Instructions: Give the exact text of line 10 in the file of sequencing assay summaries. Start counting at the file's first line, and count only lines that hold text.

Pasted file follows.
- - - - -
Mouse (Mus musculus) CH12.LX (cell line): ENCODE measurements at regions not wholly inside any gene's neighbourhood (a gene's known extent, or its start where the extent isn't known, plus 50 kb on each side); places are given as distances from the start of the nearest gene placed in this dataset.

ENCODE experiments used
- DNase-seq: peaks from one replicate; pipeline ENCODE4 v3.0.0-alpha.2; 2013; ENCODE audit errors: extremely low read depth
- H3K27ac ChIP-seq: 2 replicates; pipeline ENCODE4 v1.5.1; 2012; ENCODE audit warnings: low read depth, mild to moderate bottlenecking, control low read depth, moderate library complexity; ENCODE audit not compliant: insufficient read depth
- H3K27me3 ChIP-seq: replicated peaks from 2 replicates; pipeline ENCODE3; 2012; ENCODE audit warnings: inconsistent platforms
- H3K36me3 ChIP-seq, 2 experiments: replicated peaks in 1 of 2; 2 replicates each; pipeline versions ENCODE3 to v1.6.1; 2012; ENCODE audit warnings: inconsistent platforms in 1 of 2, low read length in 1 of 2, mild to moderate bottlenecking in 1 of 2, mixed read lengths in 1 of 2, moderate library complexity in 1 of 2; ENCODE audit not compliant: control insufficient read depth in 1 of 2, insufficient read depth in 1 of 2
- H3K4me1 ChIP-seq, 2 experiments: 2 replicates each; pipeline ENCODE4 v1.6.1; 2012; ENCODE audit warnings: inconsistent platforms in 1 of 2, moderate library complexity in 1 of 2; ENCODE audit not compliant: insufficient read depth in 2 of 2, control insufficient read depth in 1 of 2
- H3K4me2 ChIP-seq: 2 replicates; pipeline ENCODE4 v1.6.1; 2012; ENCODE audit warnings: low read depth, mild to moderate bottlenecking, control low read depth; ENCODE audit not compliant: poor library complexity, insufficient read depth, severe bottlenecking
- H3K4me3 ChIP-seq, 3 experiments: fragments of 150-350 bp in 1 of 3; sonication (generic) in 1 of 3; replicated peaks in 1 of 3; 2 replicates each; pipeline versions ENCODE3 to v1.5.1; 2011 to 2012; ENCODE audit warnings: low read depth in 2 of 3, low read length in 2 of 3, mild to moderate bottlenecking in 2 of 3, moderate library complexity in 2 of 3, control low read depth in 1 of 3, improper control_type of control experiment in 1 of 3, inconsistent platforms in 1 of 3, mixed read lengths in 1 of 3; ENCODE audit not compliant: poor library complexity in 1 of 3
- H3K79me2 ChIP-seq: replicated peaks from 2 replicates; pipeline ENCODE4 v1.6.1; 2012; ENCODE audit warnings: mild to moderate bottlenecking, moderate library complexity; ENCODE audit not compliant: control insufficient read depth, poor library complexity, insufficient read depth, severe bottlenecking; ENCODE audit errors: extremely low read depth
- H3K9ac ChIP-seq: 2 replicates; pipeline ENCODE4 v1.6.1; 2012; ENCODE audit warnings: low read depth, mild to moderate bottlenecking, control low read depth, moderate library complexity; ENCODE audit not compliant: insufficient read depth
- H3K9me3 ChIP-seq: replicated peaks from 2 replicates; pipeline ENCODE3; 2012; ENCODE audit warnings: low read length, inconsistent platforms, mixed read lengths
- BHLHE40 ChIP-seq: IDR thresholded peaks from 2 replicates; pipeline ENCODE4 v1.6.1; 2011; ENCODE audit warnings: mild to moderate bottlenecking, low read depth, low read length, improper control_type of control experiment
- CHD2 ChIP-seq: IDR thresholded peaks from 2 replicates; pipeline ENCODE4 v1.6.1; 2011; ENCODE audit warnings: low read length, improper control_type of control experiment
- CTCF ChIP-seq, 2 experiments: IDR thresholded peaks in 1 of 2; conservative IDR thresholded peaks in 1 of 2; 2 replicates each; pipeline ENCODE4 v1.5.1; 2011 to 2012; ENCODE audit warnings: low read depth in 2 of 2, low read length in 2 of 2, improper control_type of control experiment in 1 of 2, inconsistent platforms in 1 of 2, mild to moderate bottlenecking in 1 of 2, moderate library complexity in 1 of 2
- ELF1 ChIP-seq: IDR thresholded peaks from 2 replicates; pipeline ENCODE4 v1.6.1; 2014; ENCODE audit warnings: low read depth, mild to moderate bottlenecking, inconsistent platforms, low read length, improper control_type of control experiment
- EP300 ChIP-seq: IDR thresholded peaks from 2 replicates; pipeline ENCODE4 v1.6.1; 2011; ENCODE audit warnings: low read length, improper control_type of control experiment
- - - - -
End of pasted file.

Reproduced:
- H3K79me2 ChIP-seq: replicated peaks from 2 replicates; pipeline ENCODE4 v1.6.1; 2012; ENCODE audit warnings: mild to moderate bottlenecking, moderate library complexity; ENCODE audit not compliant: control insufficient read depth, poor library complexity, insufficient read depth, severe bottlenecking; ENCODE audit errors: extremely low read depth